Earlier this week, Microsoft announced that Mixer would be closing its doors and would be shifting all partnerships to Facebook Gaming. This is a disaster for Microsoft heading into its next-gen console launch for more reasons than just the obvious. So let’s get into it.
1. Facebook Has Real Problems
If you haven’t been paying attention to the news, Facebook has been in a lot of hot water. Indeed, it seems no more than a year can go by without some new scandal hitting. Whether that be the Cambridge Analytica scandal, their current feud with US President Donald Trump, or concerns about privacy in the US and abroad. Facebook may be ubiquitous, but that doesn’t mean it is trusted, especially by the gaming community. What confidence should streamers have in Facebook’s ability to keep their audience’s privacy protected? More than that, Microsoft had a vested interest in catering to streamers. Streamers are just another cog in Facebook’s advertising juggernaut. If a company with a platform and decades-long track record of prioritizing gaming can’t keep an audience engaged, streamers should not feel confident about Facebook picking up the slack. And what does this mean for the Xbox Series X? Should we expect closer Facebook integration with Microsoft’s new platform? Gamertags tied to our Facebook profiles is a big ‘no, thank you’ for me.
2. Trust the Streamers
Earlier this year, two of the biggest streamers on the planet, Ninja and Shroud, signed exclusive offers with Mixer. This was Microsoft’s big gambit to pull subscribers away from Twitch, and clearly it wasn’t enough. Esports consultant Rod Breslau had this to say
Sources: Facebook offered an insane offer at almost double for the original Mixer contracts of Ninja and Shroud but Loaded/Ninja/Shroud said no and forced Mixer to buy them out. Ninja made ~$30M from Mixer, and Shroud made ~$10M
Ninja and Shroud are now free agents
— Rod "4475 SR & Immortal peak" Breslau (@Slasher) June 22, 2020
That’s $40M on two people. Albeit, the two biggest streamers in the world, but still. That is an insane amount of money that Microsoft paid. However, that’s not even the biggest take away from that tweet. The takeaway is that Facebook tried to double that money and it still wasn’t enough to keep Ninja and Shroud there. If you watch these streamers, you trust them with your time, and they believed they were better off walking back to Twitch than sticking with Facebook. That speaks volumes.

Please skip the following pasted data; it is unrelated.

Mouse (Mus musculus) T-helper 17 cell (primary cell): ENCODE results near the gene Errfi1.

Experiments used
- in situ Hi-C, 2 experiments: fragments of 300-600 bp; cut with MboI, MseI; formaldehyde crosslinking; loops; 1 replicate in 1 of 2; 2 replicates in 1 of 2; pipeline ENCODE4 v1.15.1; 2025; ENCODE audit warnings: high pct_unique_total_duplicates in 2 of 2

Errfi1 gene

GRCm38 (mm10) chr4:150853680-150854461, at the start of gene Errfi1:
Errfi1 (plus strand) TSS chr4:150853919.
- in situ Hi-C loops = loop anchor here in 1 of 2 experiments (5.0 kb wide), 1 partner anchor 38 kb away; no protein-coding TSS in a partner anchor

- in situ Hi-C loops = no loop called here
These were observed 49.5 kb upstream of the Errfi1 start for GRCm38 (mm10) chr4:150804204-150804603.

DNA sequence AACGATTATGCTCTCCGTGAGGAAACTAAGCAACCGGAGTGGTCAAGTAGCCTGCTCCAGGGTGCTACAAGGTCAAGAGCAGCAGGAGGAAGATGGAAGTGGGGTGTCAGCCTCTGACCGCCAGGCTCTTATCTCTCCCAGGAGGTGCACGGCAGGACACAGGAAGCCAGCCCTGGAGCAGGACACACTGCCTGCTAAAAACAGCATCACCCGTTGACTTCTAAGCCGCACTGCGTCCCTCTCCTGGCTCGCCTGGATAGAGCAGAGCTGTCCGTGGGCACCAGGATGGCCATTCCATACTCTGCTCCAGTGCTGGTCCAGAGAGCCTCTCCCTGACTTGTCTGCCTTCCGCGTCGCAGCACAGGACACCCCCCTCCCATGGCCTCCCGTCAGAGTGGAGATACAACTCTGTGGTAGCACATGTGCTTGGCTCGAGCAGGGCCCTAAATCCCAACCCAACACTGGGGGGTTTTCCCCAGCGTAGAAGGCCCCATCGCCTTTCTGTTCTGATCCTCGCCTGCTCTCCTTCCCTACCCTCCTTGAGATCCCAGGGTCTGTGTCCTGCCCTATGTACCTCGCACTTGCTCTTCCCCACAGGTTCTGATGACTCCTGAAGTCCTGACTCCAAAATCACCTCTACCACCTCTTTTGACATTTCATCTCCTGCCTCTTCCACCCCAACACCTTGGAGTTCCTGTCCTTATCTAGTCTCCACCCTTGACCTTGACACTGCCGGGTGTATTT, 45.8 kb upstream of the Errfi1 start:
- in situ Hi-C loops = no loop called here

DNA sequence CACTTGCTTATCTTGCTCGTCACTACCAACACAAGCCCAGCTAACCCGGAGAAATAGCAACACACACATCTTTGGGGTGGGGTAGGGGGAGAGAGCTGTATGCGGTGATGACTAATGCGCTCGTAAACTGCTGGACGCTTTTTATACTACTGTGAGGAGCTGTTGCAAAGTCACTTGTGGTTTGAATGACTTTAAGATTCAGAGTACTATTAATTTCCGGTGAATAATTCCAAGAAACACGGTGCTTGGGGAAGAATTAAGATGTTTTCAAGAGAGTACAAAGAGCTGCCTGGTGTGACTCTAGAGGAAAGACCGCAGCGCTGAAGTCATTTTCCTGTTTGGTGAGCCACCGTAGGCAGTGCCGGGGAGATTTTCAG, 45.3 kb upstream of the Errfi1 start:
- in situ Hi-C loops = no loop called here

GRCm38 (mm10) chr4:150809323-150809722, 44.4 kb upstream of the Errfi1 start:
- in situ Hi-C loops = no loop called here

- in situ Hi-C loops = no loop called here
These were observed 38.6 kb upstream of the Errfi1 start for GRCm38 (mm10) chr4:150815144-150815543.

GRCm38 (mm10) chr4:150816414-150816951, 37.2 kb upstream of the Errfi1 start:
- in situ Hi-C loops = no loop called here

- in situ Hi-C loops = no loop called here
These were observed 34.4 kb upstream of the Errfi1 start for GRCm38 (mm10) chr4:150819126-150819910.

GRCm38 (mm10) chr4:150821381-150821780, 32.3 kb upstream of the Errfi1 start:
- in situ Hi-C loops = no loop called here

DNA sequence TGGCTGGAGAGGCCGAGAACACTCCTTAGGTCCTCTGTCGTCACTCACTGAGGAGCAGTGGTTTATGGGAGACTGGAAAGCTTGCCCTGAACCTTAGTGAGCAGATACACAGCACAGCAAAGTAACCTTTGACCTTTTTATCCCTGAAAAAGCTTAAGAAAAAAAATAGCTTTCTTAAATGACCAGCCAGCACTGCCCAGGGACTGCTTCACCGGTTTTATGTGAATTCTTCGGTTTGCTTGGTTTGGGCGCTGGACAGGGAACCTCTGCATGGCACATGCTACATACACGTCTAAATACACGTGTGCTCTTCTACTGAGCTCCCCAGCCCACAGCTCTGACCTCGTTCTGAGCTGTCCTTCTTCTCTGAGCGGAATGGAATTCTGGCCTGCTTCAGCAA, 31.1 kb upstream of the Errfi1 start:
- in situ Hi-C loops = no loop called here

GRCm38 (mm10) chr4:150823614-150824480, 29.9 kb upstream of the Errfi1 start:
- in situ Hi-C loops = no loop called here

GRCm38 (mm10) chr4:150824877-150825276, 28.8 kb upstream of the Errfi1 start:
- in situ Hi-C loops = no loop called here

3. Microsoft’s Struggles to Break Into New Markets
Zune. Windows Phone. Mixer. These are colossal failures for one of the world’s biggest software companies. One of these, however, is not like the other. Mixer, unlike the other three, is a software platform. This is the arena where Microsoft dominates and yet this high profile failure in the lead up to their new console launch is a public-facing let down of massive proportions. It goes to show that Microsoft was slow to get in on what has become a pillar of modern gaming. Microsoft led innovation in the Xbox and Xbox 360 era but grew complacent when it needed to grow bold in the Xbox One era. Now, the company is trying to get back on track with the launch of their new hardware, but what is the identity of Microsoft and how will that identity carry through to the next generation? One successful initiative of the current generation is Xbox Game Pass. Could we see that be the foundation on which the Xbox Series X platform is built for the future? They missed the boat on a Twitch competitor, but right now they own the Netflix for Games. Is it profitable enough to build upon in next-gen?
4. Poor Money and People Management
Let’s take another look at that number from above, shall we? $40M is a lot of cash. Throughout the current generation, up until two years ago, Microsoft seemed reluctant to drop money on studios to build new games and franchises. I heavily criticized them for this in an op-ed last year (Microsoft is Failing as a 1st Party). Yet, they put forth a $40M investment on two individuals when that money could have been spent on development. It was a public relations coup that has turned into a public relations nightmare. According to Business Insider, Ninja left 14 million subscribers on Twitch for 2.3 million on Mixer. That’s a colossal failure on every level. We have been focusing on the top, but what about all the mid and low-level streamers who have built audiences on the platform who suddenly find themselves adrift with no notice? Phil Spencer has been a boon for humanizing Microsoft, but this move was all business to an audience that now more than ever, craves more.
Want the other perspective? Check out 4 Reasons Why Mixer’s Failure is a Blessing in Disguise.